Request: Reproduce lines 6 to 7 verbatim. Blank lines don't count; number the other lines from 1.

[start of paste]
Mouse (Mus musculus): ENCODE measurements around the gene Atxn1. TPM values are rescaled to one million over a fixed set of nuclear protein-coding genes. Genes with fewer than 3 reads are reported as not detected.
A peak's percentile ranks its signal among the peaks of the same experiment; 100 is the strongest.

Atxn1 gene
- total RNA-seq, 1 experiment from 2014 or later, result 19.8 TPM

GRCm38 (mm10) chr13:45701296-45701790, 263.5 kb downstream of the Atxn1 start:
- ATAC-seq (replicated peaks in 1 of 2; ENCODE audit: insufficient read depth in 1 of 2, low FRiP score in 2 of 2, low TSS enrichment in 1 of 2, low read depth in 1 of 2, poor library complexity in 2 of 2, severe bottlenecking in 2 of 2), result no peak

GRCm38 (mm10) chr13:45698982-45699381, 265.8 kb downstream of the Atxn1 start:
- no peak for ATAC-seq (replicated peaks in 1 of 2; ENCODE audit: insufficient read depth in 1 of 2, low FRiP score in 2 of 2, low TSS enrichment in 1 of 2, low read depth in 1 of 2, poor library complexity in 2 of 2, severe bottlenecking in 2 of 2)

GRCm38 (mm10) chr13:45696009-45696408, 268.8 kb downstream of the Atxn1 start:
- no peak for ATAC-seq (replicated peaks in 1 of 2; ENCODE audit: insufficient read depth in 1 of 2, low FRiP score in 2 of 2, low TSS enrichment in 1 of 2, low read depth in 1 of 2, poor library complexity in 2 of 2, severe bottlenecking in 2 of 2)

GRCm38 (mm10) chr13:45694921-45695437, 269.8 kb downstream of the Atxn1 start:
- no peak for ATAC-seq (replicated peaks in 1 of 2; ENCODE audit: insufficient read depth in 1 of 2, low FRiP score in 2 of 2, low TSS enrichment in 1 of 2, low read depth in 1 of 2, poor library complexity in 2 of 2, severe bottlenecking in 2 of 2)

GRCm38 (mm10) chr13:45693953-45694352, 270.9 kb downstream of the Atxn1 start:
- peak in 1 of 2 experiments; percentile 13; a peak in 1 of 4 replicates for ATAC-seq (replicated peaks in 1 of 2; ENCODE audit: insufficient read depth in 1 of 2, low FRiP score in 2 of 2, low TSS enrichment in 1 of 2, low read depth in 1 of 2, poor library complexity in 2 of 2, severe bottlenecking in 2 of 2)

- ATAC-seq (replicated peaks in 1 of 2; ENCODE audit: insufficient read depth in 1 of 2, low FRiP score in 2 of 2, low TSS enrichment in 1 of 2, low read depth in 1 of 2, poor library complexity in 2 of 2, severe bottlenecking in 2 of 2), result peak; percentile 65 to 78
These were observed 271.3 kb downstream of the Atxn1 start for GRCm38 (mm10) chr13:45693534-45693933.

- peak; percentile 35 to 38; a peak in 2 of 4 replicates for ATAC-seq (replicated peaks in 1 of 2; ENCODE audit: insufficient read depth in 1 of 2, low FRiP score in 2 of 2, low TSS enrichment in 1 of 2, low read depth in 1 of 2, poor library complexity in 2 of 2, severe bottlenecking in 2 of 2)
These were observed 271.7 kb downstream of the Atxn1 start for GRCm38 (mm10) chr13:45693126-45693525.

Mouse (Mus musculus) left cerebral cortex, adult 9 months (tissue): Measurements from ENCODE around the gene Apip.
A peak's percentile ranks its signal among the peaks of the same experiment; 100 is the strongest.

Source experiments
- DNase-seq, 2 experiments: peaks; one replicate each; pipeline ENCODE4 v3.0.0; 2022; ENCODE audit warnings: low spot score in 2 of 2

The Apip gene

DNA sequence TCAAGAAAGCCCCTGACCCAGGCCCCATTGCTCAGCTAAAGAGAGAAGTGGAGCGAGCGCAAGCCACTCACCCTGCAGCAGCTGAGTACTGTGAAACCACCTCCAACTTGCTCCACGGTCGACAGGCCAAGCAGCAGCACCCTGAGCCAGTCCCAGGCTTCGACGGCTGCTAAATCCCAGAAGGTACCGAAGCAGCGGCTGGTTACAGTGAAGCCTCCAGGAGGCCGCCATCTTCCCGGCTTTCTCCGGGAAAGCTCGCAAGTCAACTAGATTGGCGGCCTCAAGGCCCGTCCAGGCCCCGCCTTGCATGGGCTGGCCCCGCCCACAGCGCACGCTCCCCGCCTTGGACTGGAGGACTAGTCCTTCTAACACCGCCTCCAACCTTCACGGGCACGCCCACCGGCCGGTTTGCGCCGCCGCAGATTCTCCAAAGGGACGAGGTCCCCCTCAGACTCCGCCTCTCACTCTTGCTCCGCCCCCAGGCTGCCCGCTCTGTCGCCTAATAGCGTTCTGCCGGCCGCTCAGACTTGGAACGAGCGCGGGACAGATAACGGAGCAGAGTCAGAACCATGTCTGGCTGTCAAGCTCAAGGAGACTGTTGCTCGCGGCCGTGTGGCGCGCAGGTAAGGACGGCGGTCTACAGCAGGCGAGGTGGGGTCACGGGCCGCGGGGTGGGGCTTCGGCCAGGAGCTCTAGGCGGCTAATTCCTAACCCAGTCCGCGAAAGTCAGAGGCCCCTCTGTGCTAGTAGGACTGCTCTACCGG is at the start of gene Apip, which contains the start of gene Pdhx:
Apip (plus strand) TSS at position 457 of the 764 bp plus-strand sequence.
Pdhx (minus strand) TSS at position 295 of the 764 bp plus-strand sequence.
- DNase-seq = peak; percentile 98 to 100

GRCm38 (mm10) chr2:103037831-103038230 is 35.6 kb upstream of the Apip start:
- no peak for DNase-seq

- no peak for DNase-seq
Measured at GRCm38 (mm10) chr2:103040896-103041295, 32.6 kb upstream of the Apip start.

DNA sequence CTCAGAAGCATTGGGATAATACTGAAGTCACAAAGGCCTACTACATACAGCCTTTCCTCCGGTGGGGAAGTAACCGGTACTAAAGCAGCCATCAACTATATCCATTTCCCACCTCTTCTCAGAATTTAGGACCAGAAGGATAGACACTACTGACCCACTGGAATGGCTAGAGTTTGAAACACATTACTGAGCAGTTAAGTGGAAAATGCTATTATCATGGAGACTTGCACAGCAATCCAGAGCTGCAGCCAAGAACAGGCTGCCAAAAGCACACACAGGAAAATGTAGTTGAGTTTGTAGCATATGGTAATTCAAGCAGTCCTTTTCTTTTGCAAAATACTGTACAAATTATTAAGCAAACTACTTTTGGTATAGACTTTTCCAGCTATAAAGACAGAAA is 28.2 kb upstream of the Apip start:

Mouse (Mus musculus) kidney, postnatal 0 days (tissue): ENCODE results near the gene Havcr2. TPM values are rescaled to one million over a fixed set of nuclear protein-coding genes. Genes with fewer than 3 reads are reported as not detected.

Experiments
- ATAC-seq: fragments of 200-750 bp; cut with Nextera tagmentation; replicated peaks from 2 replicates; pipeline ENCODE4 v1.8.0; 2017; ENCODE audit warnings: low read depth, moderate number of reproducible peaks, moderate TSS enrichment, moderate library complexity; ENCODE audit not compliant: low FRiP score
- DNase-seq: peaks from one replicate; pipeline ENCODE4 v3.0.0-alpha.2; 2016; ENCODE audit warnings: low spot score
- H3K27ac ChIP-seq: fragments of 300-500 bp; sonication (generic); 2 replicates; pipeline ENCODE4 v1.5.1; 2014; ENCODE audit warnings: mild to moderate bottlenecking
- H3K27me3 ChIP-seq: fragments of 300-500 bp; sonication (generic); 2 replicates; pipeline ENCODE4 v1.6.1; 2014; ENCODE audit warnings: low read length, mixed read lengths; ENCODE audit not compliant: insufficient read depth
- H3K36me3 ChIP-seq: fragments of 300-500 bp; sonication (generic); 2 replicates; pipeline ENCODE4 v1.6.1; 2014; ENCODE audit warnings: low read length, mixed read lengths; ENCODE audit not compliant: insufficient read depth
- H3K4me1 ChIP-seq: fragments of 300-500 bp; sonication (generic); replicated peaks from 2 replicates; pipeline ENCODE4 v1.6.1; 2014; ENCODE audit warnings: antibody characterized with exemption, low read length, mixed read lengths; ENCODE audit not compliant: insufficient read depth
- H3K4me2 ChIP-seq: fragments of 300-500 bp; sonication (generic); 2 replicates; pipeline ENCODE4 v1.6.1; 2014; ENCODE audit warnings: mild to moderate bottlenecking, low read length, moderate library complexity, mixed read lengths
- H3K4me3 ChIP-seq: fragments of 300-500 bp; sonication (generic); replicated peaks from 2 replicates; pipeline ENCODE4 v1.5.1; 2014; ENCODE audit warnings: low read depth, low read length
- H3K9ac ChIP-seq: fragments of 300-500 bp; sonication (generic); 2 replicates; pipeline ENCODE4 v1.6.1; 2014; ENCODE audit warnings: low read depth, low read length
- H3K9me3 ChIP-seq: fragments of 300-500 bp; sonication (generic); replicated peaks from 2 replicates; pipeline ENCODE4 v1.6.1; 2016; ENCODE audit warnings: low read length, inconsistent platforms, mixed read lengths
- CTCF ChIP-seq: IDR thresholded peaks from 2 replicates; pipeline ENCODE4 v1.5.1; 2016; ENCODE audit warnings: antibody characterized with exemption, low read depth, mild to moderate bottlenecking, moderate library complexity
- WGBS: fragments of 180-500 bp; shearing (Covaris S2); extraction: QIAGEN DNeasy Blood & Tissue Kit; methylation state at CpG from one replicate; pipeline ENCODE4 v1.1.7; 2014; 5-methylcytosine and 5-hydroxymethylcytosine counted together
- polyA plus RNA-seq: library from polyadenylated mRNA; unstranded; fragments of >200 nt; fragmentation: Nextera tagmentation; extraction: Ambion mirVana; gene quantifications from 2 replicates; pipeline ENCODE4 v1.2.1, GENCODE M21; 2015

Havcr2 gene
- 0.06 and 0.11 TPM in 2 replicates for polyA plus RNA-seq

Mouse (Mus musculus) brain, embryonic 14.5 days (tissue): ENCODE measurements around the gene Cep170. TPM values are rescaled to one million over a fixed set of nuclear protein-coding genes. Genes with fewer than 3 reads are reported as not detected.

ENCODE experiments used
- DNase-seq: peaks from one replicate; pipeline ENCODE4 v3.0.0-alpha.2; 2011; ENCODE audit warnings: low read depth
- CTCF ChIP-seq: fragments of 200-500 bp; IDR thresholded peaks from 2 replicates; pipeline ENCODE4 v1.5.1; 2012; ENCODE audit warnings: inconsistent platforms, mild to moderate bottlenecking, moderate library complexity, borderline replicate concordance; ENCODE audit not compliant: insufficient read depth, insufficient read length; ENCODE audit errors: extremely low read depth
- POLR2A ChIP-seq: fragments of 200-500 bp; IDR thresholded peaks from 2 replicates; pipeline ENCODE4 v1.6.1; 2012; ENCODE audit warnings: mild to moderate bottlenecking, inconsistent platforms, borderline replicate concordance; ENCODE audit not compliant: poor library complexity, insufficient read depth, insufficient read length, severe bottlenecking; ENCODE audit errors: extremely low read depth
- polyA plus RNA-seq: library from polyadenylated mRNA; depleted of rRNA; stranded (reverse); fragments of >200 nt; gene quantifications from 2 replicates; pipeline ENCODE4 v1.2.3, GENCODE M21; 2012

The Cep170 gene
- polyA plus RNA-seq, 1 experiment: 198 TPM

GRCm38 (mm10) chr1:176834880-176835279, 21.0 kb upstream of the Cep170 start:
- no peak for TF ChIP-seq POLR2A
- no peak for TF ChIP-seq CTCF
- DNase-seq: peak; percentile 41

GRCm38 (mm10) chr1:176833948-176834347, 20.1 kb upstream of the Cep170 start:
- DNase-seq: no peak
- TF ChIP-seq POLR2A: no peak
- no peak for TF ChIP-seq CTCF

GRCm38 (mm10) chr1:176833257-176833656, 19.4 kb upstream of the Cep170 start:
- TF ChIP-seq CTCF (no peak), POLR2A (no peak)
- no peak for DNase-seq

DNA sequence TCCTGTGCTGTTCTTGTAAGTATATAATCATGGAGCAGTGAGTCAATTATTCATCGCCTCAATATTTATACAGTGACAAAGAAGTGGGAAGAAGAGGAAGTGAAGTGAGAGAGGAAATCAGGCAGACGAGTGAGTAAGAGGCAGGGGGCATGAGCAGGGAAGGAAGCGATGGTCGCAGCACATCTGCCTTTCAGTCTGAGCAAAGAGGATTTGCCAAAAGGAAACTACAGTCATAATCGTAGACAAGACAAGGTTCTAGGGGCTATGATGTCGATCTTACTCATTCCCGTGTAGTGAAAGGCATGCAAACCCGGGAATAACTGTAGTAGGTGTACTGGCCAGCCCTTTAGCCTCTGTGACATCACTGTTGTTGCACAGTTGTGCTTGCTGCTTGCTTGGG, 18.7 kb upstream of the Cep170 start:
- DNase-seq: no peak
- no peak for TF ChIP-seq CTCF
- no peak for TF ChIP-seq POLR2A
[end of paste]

- ATAC-seq (replicated peaks in 1 of 2; ENCODE audit: insufficient read depth in 1 of 2, low FRiP score in 2 of 2, low TSS enrichment in 1 of 2, low read depth in 1 of 2, poor library complexity in 2 of 2, severe bottlenecking in 2 of 2), result no peak

GRCm38 (mm10) chr13:45698982-45699381, 265.8 kb downstream of the Atxn1 start: